It is finished: The last seven words of the code

Yes, it was all an evangelical ploy. Follow along as I read Seattle’s land use code and the punch line is a reference to Jesus Christ. Sort of. The truth is I am finally done reading the code,  and I can’t resist yet another eye rolling allusion. In Christian tradition Jesus utters seven last words, phrases really, from the cross. His last seven words aren’t “look at the bright side of life.” Actually the last seven words are a profound and amazing liturgical doorway into Easter.

Saint James Cathedral completes the full liturgical use of Haydn’s Last Seven Words at the end of Lent, and if you love Haydn it’s a rare thing to be able to experience the work performed within the liturgy. But be prepared, it lasts several hours and includes sermons on each “word.” If you’re crazy enough to read the whole land use code, or crazier still, read someone else who is reading the code this just might be for you. Here’s a wonderful commentary from Raimon Panikkar, who taught at the University of California of Santa Barbara where I got my Masters Degree in religious studies.  How’s that for a digression?

No, this is really about the code. The last seven words of the code are:

Uses or structures shall not be affected

I can’t think of a better seven words. These words are in the severability section of the code, boiler plate language that makes it clear that if any one piece of the code is ruled illegal or unconstitutional all the other pieces still apply. It’s an old and standard thing to put in legislation as a way to avoid having an entire law or set of laws thrown out just because one section, say single family, gets ruled unconstitutional.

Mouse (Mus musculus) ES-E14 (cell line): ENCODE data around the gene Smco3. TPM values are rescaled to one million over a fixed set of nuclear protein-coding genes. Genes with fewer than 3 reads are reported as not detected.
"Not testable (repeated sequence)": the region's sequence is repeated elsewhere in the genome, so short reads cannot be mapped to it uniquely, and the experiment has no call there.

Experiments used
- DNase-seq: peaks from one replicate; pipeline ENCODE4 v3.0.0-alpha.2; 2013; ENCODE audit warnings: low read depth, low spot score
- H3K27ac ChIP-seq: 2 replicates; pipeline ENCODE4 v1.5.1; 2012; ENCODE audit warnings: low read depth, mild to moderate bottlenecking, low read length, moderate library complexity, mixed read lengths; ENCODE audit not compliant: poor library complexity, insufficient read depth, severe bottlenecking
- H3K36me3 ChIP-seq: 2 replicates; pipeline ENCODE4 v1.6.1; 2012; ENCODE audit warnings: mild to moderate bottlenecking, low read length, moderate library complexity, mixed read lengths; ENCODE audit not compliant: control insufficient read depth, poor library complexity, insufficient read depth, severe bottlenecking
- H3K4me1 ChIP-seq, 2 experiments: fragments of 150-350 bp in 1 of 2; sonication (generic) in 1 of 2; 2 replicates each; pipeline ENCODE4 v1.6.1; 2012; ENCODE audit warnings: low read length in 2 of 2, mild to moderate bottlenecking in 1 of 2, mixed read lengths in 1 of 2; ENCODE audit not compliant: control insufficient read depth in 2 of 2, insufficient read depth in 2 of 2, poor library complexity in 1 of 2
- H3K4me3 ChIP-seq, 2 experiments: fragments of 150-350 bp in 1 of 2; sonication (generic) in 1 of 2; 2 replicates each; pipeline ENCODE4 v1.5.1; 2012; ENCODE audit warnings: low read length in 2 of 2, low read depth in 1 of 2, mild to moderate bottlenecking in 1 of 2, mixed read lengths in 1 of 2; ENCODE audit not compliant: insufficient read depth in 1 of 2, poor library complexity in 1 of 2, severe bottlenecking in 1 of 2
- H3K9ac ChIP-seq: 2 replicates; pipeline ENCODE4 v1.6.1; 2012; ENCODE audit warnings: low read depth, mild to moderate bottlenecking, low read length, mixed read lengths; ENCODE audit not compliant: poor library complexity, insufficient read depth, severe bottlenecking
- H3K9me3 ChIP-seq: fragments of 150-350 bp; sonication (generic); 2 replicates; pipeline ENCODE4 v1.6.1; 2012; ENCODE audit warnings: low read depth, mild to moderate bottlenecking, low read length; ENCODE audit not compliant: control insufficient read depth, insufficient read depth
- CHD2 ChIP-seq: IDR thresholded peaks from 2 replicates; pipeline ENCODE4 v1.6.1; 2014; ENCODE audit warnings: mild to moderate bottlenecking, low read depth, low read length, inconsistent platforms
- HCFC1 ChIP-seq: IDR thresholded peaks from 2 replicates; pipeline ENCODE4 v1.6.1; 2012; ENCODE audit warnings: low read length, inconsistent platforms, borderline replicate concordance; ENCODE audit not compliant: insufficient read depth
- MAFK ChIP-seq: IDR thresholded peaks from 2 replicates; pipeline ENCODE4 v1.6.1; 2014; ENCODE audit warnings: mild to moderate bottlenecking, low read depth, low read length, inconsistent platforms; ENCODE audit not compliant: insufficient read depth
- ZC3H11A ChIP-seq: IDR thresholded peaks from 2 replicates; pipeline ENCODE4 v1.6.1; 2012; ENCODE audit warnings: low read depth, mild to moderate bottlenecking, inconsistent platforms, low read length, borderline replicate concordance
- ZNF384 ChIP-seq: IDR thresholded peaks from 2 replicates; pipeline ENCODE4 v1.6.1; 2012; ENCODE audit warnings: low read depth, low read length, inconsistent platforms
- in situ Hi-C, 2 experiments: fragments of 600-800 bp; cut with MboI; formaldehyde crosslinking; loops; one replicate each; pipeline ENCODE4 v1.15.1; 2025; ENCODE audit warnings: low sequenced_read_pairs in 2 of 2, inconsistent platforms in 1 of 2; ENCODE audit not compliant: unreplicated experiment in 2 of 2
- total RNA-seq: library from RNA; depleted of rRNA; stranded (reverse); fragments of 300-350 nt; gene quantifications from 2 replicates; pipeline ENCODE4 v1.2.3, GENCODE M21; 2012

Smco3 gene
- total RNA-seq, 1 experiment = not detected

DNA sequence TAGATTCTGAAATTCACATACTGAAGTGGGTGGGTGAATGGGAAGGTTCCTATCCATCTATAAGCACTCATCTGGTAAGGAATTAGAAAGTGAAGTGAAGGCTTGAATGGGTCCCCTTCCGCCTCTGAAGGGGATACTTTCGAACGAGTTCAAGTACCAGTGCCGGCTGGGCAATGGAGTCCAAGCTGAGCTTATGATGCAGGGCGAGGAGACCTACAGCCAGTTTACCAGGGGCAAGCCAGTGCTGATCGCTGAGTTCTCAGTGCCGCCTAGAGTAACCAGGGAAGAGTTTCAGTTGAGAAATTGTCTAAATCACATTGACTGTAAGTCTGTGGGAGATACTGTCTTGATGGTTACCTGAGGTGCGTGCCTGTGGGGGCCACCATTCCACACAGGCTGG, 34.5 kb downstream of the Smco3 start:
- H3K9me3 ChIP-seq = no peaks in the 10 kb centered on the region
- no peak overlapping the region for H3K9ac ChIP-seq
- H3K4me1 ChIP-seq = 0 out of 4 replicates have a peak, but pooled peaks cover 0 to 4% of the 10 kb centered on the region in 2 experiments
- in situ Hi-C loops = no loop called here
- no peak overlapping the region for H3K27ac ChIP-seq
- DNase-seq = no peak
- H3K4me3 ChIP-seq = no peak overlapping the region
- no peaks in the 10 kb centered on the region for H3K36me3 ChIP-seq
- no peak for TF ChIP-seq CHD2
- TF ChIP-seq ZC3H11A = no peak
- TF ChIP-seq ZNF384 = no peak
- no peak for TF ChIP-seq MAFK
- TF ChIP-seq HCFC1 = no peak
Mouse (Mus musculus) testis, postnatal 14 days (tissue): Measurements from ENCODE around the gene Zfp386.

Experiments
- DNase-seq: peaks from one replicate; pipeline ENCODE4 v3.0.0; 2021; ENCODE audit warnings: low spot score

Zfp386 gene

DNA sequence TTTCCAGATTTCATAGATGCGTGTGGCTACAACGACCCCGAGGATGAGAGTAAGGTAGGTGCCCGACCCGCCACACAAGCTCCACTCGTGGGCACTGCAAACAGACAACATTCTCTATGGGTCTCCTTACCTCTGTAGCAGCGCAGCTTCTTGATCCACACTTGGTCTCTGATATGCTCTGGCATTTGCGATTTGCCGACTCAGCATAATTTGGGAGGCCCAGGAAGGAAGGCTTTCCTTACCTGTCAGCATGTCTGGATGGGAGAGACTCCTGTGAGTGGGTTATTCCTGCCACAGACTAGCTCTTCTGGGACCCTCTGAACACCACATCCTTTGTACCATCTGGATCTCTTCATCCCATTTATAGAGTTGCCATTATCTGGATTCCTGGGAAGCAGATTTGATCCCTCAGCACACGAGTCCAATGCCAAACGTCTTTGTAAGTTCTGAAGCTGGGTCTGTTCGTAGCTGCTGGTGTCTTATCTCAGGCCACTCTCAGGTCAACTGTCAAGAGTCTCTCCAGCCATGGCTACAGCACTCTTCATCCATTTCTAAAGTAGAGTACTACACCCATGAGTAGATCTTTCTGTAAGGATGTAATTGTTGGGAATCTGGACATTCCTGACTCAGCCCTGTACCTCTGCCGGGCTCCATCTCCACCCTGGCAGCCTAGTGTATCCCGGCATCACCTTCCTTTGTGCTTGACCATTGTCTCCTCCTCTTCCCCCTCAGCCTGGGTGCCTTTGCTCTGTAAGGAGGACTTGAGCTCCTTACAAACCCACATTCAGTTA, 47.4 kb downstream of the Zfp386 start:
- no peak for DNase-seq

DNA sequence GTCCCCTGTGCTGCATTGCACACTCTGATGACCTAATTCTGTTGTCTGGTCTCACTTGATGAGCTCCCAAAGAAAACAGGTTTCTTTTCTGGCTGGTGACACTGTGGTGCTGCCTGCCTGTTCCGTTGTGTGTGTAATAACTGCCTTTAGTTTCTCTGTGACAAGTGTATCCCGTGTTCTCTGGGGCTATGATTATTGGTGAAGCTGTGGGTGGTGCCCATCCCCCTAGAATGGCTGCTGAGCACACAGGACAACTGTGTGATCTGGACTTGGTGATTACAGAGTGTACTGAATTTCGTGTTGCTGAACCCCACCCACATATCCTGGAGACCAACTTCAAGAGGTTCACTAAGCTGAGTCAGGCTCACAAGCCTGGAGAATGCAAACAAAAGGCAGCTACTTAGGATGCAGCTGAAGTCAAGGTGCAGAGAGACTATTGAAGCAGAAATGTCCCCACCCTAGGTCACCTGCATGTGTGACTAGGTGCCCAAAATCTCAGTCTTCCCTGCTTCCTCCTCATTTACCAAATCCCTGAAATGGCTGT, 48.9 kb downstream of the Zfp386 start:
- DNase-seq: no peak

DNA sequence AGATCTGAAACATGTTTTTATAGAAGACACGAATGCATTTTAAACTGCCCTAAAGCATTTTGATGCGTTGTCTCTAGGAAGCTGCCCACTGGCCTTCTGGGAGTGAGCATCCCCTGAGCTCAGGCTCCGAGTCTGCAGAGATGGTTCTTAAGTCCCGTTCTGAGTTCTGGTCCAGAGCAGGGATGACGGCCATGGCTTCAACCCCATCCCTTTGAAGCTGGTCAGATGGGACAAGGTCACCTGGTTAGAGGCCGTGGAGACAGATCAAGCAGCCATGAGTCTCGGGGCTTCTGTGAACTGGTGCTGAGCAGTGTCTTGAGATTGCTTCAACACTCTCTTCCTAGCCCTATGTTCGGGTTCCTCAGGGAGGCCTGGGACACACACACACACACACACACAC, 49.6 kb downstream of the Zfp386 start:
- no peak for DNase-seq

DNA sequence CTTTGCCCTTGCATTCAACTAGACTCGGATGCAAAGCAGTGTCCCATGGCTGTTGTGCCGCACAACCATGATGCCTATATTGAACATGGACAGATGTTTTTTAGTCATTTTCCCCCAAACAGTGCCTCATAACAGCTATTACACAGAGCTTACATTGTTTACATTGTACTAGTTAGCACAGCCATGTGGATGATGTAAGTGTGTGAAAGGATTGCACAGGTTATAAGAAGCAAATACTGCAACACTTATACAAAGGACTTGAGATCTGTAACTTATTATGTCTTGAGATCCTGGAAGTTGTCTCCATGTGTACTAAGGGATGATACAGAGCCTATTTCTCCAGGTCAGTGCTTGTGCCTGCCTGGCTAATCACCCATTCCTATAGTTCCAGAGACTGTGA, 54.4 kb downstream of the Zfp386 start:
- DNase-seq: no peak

These words stand out because, at first, you’d say “it’s exactly the opposite.” And that would be true, the code governs every aspect of use and structure, so of course it affects uses and structures a great deal. But maybe the last seven words point the way. Maybe the code shouldn’t affect use and structure.  Perhaps the code should only address use. That is, maybe we should see structure as a means to an end, not an end in and of itself.

Heightbulkenscale is the product of a code focused on design standards. What does it look like? How big is it? How many floors does it have? What do the windows look like? All of these mandates about structure get piled one on top of the other. The point of the code should never have been to dictate design standards. Even old school zoning, intended to separate use, didn’t really care about what buildings looked like. The point with Euclidian zoning was breaking up use, not determining what a rendering plant or a single family home looked like. Design standards have become a proxy for fear.

We lost our way, but it’s not too late to follow the bread crumbs back home. How do we do that? Well, I’d say we focus on use and outcomes. Mixing use together is good because it reduces transportation cost in terms of carbon emissions, time, money, and pavement. When I can walk to my job, my stores, and my recreation then I don’t need a car or highways. It’s all right there. That’s huge. Good land use means no more wasteful tunnel debates. 

That sounds so easy, doesn’t it, “focus on use and the future at the expense of rigid standards that express what we fear rather than what we hope.” But letting go of fear is really hard. Change does create fear and even transformative and positive change is a fearful thing. If we truly change the code and make it a document that points the way to what we want rather than a wall to shut out what we fear, it still will make us uncomfortable. I think it’s worth it, and when it comes to land use I always try to look at the bright side of change.

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